If you’re spending the money, make sure you like it.
GET THAT INSOLE OUT
Once you found a shoe that looks good and feels good, time to see if it fits. You want to make sure your foot is going to fit well in the shoe. Foot capture is important. Take the insole out of the shoe, put it on the ground, and then put your foot inside of it. See if it’s a good match. Your foot should fit nicely and that means the inside of that shoe could be a good home for your foot.
The insole represents the only available real estate inside that shoe. So if your foot doesn’t fit well with the insole out of the shoe, it definitely won’t fit properly inside.
Don’t forget: Try them both! Your feet can be different.
CHECK THAT COLOR AGAIN!
Still love it? You’re imagining that finisher photo aren’t you? There you go. Daydreaming is allowed, especially if there’s not a long line of people behind you waiting to try on shoes too.
IS IT COMFORTABLE?
Walk around a bit. If it’s not comfortable walking around in the store then chances are you won’t love it out on the trails. These shoes don’t “break in.” You need it to work for you from the first mile.
We suggest going for a neutral shoe over motion control and stability. If you have some underlying issues that need correcting, then it’s a wise move to address those things first or in addition to external support. Don’t let the shoe be your crutch. A neutral shoe offers the most opportunities and the science also shows that your foot still moves even in “motion control” shoes. They may be a useful tool if you absolutely need it (for good reason) but the goal should be to build yourself a path towards a neutral shoe.
We encourage runners to try different drops but to do so gradually. We want to avoid any shock to the system so make small changes rather than jumping categories.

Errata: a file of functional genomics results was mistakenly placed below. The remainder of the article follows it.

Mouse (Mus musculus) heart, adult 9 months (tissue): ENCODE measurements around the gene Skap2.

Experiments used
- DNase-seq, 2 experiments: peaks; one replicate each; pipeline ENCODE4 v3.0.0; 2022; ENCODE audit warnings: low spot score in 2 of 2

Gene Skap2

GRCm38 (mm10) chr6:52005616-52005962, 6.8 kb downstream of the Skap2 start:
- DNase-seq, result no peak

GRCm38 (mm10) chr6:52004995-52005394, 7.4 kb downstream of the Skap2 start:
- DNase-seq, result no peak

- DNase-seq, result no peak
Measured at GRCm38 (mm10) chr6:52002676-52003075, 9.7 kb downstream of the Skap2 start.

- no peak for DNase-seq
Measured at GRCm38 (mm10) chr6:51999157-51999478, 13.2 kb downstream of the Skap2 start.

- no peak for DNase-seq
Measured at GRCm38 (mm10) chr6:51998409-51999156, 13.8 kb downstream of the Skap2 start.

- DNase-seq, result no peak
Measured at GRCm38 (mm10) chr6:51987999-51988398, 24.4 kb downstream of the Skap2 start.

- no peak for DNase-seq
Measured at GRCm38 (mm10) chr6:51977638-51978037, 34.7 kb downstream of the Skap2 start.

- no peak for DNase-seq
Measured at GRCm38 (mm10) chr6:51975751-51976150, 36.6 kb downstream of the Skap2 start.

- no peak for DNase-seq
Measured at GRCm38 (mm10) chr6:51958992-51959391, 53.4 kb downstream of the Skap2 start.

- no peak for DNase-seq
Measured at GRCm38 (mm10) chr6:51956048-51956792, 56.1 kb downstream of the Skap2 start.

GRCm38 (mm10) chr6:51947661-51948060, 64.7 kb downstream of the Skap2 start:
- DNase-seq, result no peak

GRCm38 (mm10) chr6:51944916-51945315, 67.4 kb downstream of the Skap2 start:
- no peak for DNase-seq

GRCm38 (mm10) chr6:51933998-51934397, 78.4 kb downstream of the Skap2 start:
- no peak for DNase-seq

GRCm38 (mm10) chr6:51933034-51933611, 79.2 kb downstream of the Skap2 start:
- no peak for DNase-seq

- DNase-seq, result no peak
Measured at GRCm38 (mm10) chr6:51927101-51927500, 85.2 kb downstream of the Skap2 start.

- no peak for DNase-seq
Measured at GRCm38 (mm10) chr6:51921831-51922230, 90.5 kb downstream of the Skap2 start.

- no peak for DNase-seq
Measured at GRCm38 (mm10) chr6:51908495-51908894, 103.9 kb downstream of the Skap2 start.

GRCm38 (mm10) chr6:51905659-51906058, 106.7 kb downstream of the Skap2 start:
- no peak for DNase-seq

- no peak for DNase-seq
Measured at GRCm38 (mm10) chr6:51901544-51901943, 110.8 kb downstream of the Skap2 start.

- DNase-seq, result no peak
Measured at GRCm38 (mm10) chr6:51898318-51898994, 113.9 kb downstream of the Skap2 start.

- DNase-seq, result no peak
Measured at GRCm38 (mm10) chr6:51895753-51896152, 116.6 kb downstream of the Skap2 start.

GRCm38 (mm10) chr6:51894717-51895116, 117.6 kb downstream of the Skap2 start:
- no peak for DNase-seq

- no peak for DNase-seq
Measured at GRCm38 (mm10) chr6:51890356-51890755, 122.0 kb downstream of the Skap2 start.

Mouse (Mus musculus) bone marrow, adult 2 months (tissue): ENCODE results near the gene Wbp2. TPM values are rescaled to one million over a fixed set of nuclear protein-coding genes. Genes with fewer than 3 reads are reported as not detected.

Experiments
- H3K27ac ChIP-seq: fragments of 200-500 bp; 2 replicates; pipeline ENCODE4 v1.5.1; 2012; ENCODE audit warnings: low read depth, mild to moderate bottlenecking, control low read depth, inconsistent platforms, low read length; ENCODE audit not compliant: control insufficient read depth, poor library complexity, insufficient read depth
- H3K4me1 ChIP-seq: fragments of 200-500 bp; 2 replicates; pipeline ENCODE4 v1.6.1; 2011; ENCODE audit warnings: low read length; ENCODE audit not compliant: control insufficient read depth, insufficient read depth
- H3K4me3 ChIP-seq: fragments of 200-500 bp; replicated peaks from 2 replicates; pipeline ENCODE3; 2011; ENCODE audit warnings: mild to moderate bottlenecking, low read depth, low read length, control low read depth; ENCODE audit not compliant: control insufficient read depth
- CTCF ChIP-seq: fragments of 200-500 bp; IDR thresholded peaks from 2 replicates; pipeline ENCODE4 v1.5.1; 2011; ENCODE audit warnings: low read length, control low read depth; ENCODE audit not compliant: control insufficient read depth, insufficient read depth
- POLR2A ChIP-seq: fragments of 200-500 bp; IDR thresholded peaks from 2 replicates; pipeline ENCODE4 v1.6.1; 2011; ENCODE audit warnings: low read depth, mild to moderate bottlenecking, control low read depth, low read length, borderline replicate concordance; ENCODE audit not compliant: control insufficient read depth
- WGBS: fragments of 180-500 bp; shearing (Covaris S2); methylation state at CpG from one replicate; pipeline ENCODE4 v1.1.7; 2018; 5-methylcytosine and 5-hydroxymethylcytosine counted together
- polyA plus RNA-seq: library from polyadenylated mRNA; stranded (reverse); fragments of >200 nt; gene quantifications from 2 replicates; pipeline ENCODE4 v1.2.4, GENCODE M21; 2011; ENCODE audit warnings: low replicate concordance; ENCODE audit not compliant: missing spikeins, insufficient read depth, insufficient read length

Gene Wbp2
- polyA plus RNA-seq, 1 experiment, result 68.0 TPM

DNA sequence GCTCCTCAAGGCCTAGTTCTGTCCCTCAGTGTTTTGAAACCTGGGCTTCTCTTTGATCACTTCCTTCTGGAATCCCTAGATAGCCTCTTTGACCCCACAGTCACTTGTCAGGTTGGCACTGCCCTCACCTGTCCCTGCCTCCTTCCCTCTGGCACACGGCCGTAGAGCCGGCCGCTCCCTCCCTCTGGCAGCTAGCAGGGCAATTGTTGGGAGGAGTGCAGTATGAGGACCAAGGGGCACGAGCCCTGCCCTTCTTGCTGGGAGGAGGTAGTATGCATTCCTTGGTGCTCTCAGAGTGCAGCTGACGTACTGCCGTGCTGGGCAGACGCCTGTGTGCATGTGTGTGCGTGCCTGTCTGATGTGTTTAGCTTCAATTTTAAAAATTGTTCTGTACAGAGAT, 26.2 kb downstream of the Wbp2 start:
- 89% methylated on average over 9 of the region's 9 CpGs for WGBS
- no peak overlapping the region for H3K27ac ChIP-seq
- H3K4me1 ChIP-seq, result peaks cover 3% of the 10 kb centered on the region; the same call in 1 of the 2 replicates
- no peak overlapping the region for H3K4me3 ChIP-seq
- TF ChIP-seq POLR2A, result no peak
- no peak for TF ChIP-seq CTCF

Without getting too deep or painting with too broad of a brush, a general rule of thumb is that lower drop shoes require a lot of calf/achilles capacity and higher drop shoes require a lot of knee/patellar capacity. Something to keep in mind when we discuss injury history in runners and their shoe choices.
…did we mention this yet? For real though, my bright orange Kinvaras looked sah-weet with my green and black Feldman race kit back in 2019. I kept the black ones for training runs. Lameeee
Oh good, you stuck around till the end. Congratulations! Even though your head might be spinning, you get our fortune cookie pearl. Want to know the big secret? The easiest tell in the world when it comes to shoes? Here is it:
ANY RUNNER SHOULD BE ABLE TO RUN IN DIFFERENT TYPES OF RUNNING SHOES. No compromise here. None.
If you can’t, that is a glaring red flag. That means it’s not the shoes that’s the problem, it’s something you can/need to address physically with proper attention to detail otherwise it will rear its ugly head in some fashion.
I love it when a runner tells me “I only run in X” or “I can’t run in Y” or even better, “I’ve exclusively run in [ BLANK ] for years.” Chances are that is or already has been a recipe for disaster and it makes us look really smart when we fix it.
This is easy, low-hanging fruit, people. With the myriad of options out there in modern times, there are many shoes that will work for you, and you need to get your foot in more of them.
Happy Shopping, and let us know what you come up with!
….no…seriously…we want to hear from you. We want to know what shoes you have. We’re kind of obsessed.